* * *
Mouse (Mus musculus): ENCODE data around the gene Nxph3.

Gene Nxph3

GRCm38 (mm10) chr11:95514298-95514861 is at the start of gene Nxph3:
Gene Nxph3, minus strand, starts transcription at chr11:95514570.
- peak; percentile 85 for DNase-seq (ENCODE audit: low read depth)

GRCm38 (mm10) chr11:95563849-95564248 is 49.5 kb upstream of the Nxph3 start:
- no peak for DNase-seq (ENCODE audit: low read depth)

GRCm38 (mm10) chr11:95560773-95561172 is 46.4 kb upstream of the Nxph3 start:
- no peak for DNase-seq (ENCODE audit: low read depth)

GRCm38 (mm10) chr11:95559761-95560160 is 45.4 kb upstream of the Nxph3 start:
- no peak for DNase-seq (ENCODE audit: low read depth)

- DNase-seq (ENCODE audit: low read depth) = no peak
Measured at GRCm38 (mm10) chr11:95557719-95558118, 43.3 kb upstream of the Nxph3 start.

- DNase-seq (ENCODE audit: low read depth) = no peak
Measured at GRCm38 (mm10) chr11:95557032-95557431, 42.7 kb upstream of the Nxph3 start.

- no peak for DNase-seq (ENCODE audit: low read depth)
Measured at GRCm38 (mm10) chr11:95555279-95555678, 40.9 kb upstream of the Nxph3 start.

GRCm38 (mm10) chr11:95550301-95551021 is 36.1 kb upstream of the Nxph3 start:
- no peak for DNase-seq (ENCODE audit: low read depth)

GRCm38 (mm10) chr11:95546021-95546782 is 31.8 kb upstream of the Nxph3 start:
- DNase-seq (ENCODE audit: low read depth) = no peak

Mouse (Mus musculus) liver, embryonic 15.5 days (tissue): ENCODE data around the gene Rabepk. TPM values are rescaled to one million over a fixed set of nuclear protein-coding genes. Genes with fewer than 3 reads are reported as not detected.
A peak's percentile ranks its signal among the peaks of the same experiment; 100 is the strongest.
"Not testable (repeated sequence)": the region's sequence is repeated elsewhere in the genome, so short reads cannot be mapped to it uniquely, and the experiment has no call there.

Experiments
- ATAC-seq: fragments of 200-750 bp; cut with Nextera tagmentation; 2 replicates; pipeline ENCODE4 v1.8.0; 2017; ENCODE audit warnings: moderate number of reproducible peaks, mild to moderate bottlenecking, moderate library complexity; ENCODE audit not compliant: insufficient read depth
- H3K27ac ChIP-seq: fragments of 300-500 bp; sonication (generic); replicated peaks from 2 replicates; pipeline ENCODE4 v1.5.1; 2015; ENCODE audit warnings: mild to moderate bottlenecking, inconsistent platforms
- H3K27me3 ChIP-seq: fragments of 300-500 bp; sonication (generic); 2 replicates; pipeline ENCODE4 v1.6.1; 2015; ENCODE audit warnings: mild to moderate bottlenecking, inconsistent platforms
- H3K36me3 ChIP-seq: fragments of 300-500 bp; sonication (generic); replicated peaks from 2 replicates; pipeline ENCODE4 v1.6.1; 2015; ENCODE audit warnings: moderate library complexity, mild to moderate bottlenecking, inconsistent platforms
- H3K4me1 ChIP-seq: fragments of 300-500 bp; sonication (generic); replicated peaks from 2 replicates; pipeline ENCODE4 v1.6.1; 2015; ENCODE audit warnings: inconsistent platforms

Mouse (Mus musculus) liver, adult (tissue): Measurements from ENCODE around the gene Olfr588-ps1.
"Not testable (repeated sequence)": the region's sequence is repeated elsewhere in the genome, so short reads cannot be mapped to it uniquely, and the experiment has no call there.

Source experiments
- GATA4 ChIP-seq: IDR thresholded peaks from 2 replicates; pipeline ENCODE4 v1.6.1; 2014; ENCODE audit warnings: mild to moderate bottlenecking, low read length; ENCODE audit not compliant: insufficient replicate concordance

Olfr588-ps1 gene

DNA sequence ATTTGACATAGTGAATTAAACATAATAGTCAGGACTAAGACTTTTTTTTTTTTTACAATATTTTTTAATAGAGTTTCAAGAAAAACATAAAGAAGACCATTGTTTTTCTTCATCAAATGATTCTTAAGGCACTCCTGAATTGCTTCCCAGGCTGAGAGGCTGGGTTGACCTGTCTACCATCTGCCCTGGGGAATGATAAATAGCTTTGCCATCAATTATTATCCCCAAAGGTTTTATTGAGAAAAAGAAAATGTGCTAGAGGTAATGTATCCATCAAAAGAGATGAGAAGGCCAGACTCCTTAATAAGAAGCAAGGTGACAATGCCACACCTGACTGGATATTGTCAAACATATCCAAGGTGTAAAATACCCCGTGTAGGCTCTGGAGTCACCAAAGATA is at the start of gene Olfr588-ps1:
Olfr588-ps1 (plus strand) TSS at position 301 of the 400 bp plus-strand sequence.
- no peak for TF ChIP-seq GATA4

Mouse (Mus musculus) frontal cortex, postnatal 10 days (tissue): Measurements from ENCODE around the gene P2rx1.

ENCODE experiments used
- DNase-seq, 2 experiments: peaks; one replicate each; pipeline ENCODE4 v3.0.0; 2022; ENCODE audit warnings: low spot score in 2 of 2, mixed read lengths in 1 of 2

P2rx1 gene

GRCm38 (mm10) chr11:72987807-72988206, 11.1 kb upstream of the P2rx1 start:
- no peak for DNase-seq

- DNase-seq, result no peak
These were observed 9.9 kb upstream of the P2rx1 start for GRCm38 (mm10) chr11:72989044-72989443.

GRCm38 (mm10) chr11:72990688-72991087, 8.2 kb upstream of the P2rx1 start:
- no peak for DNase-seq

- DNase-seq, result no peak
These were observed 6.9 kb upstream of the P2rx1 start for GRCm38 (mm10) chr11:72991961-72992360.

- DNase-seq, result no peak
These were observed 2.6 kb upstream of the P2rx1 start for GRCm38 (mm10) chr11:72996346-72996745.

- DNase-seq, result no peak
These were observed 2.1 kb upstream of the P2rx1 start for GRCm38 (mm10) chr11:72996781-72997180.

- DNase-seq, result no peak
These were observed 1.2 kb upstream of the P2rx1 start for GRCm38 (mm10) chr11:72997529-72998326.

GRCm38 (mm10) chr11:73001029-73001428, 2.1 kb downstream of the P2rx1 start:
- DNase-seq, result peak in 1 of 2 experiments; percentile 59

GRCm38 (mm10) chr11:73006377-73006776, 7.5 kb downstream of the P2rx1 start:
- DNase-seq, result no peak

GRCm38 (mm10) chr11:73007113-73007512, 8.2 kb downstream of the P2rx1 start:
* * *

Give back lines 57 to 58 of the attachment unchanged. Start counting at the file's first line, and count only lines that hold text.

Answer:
GRCm38 (mm10) chr11:73001029-73001428, 2.1 kb downstream of the P2rx1 start:
- DNase-seq, result peak in 1 of 2 experiments; percentile 59